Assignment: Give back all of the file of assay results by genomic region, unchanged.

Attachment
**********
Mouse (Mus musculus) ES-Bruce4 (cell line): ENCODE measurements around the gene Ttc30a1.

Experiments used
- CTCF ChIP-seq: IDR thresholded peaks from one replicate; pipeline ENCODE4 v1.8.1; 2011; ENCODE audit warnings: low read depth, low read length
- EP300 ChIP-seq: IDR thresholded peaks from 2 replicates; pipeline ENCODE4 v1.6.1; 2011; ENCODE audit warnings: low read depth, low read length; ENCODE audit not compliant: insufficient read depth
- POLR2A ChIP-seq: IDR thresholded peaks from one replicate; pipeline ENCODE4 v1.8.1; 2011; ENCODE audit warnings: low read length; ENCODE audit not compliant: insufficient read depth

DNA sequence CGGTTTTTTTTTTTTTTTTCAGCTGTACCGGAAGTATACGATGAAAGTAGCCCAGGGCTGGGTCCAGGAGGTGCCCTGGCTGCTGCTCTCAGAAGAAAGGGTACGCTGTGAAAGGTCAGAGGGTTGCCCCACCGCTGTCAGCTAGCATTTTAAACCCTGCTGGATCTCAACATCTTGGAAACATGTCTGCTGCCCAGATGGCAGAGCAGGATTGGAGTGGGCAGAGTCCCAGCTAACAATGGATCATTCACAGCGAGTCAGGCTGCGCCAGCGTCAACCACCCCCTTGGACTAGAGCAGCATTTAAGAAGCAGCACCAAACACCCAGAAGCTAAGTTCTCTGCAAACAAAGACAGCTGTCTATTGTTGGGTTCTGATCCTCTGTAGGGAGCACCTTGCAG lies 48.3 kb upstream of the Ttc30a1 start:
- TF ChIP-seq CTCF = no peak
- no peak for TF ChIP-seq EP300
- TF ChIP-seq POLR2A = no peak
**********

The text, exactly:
Mouse (Mus musculus) ES-Bruce4 (cell line): ENCODE measurements around the gene Ttc30a1.

Experiments used
- CTCF ChIP-seq: IDR thresholded peaks from one replicate; pipeline ENCODE4 v1.8.1; 2011; ENCODE audit warnings: low read depth, low read length
- EP300 ChIP-seq: IDR thresholded peaks from 2 replicates; pipeline ENCODE4 v1.6.1; 2011; ENCODE audit warnings: low read depth, low read length; ENCODE audit not compliant: insufficient read depth
- POLR2A ChIP-seq: IDR thresholded peaks from one replicate; pipeline ENCODE4 v1.8.1; 2011; ENCODE audit warnings: low read length; ENCODE audit not compliant: insufficient read depth

DNA sequence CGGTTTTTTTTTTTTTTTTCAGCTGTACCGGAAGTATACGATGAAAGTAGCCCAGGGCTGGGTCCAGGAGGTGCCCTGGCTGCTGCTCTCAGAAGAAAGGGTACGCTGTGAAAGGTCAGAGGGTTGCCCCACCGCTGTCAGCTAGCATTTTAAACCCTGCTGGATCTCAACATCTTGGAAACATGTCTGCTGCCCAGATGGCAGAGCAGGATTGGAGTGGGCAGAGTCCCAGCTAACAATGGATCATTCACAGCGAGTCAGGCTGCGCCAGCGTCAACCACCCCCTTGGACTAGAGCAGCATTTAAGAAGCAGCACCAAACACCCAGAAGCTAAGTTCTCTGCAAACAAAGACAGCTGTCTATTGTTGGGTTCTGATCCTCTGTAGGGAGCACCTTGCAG lies 48.3 kb upstream of the Ttc30a1 start:
- TF ChIP-seq CTCF = no peak
- no peak for TF ChIP-seq EP300
- TF ChIP-seq POLR2A = no peak